Cuts threaten 100,000 more public jobs


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Another 100,000 jobs are likely to go from the public sector in order to meet Government's spending cuts, according to the Ernst & Young ITEM Club forecast published today.

The ITEM Club report claims that the Office for Budget Responsibility will give a higher estimate of job losses when its revised forecasts are presented on Tuesday, alongside the Chancellor's Autumn Statement. Robert Chote's OBR is expected to say that projected public-sector job losses could rise from 400,000 to half a million over the next five years.

Andrew Goodwin, ITEM's senior economic adviser, also warns that a deteriorating economic outlook, caused by the deepening eurozone crisis and weakening consumer demand, will force the OBR to slash its UK GDP forecasts for 2011 and 2012 from 1.7 per cent and 2.5 per cent respectively, to 0.9 per cent and below 1.0 per cent.

He said: "The economic outlook has darkened considerably since the OBR's last forecast in March, and so this week's statement is likely to bring little festive cheer to the Government."

While there is little wriggle room for George Osborne to boost the economy without breaking the deficit reduction plan, he is expected to announce a number of big infrastructure projects in the pipeline which are to be funded from cash saved in government departments. But Lord Oakeshott, a former Treasury spokesman, urged the Chancellor to use the UK's record low long-term interest rates "not as a virility symbol but as a Golden Gateway for getting £50bn of 50-year institutional investment into self-funding capital projects. Plan B for building is the key for jobs – there's no reason we can't build another 100,000 desperately needed houses for rent every year."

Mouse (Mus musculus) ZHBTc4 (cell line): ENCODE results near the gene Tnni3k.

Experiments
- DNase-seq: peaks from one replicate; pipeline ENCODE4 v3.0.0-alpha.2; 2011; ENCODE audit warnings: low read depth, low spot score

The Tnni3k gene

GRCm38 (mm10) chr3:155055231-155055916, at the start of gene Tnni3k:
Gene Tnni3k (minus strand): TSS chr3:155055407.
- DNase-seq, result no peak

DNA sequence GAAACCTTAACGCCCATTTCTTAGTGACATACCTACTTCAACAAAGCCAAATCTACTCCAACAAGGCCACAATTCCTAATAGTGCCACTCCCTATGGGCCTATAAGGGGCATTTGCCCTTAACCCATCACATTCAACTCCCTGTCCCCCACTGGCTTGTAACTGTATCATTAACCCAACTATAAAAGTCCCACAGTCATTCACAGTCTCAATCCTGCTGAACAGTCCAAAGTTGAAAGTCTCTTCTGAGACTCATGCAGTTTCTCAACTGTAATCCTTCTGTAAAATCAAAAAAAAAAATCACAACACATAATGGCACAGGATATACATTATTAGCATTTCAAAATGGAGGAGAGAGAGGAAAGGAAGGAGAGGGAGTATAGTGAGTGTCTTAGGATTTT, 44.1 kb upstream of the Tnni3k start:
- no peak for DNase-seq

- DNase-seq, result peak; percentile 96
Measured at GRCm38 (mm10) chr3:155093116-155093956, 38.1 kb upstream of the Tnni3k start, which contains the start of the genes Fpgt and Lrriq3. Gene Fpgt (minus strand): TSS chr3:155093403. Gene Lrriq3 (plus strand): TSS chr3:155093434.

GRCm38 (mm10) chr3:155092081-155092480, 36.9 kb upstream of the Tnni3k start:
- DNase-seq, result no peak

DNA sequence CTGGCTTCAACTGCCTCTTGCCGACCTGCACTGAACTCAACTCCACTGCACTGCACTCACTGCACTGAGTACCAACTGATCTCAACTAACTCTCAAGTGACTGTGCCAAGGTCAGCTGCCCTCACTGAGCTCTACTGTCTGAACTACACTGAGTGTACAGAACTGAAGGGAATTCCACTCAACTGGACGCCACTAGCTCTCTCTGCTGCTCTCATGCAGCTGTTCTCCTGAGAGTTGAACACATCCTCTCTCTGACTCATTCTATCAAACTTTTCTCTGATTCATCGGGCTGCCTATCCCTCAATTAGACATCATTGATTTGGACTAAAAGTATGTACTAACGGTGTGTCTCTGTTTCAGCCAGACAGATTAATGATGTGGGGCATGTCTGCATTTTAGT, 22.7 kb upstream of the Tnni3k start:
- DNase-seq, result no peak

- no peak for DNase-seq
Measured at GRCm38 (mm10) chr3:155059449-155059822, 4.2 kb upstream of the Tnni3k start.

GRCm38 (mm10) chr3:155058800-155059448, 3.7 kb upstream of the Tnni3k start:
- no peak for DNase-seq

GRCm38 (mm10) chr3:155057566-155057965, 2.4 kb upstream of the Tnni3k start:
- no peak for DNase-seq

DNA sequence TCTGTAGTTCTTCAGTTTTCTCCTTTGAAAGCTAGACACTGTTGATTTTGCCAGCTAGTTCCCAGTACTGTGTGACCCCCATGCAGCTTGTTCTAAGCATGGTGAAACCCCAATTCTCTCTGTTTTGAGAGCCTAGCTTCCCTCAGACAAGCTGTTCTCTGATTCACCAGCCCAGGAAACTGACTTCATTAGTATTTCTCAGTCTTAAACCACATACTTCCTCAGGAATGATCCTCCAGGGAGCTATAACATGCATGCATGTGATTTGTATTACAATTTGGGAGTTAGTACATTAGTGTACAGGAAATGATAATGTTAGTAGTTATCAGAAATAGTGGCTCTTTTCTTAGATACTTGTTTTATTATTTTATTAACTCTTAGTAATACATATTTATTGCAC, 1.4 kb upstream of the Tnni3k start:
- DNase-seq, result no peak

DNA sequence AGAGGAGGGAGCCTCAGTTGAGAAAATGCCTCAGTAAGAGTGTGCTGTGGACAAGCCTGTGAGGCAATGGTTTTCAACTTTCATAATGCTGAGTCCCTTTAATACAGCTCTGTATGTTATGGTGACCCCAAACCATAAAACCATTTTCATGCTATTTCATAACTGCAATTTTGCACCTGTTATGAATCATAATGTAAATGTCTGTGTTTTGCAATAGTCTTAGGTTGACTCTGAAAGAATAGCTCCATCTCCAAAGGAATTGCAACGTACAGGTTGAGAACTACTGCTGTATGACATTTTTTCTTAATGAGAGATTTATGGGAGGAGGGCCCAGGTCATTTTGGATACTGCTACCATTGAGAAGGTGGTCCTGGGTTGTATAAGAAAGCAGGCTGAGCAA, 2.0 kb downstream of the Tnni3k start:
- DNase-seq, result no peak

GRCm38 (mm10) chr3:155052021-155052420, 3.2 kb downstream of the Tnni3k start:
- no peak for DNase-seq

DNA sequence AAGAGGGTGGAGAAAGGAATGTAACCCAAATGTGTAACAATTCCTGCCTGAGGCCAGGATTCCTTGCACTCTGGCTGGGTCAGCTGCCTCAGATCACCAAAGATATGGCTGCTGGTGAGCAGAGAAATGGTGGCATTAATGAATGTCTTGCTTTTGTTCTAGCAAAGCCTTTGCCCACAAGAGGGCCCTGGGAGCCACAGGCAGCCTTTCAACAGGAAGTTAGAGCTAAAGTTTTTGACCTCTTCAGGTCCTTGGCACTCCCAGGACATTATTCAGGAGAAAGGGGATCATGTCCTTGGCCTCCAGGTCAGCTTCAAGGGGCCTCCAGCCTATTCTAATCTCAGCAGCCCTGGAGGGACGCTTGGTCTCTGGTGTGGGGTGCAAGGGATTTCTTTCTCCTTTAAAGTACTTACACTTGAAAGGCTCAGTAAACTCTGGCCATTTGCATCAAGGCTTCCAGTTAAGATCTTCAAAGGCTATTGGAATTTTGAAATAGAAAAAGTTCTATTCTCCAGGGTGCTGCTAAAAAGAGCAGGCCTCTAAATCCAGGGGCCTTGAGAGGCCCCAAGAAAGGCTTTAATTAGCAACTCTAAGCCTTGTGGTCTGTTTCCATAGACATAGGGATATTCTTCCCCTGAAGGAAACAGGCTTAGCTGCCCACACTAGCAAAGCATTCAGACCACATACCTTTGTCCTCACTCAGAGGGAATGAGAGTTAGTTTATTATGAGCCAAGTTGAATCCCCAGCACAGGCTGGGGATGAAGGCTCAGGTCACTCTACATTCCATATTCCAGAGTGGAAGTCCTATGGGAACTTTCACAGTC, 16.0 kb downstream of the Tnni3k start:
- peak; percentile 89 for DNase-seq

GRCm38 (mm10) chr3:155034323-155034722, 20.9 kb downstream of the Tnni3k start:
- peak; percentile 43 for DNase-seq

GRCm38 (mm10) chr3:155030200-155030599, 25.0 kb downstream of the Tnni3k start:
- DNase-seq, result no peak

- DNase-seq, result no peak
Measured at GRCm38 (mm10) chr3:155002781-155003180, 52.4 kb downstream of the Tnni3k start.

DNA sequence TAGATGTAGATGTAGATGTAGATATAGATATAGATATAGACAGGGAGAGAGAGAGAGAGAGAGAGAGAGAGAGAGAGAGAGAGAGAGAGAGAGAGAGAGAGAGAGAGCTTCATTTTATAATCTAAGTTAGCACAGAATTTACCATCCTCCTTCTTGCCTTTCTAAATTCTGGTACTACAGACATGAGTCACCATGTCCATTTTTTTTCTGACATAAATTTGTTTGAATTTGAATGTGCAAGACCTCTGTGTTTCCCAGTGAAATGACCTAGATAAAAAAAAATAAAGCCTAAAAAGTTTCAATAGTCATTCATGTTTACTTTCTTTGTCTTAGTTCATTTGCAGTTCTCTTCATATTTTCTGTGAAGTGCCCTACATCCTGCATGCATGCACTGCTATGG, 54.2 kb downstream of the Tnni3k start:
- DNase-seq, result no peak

In another blow to economic confidence, the EEF manufacturers' trade body warned at the weekend that its members are reporting a deterioration in business activity and a sharp fall in confidence. Terry Scuoler, EEF chief executive, said: "Export orders are declining from customers in the eurozone and the rest of the world. Manufacturing growth, forecast for 3.6 per cent this year, may well have to be revised down."

Revised GDP figures are likely to force the OBR to push up its borrowing forecast because government borrowing may have to rise to make up for weaker growth and lower tax receipts, expected to be some £8bn higher for the year after next.

There is good news, too, as ITEM says the economy could build up enough steam by the end of the Parliament for the Government to meet its target of slashing the structural deficit within the next five years, helping keep borrowing levels low.

Support for the housing market and securing jobs – by reversing the rise in employers' National Insurance Contributions or reducing employers' NICs on workers under the age of 25 – are top of ITEM's list of measures it would like to see to boost growth.

Mr Goodwin added that scrapping stamp duty for first-time buyers should be considered. "Housing was one of the great beneficiaries of the low interest rates in the 1930s, taking thousands off the dole. History could repeat itself with the right support from Government."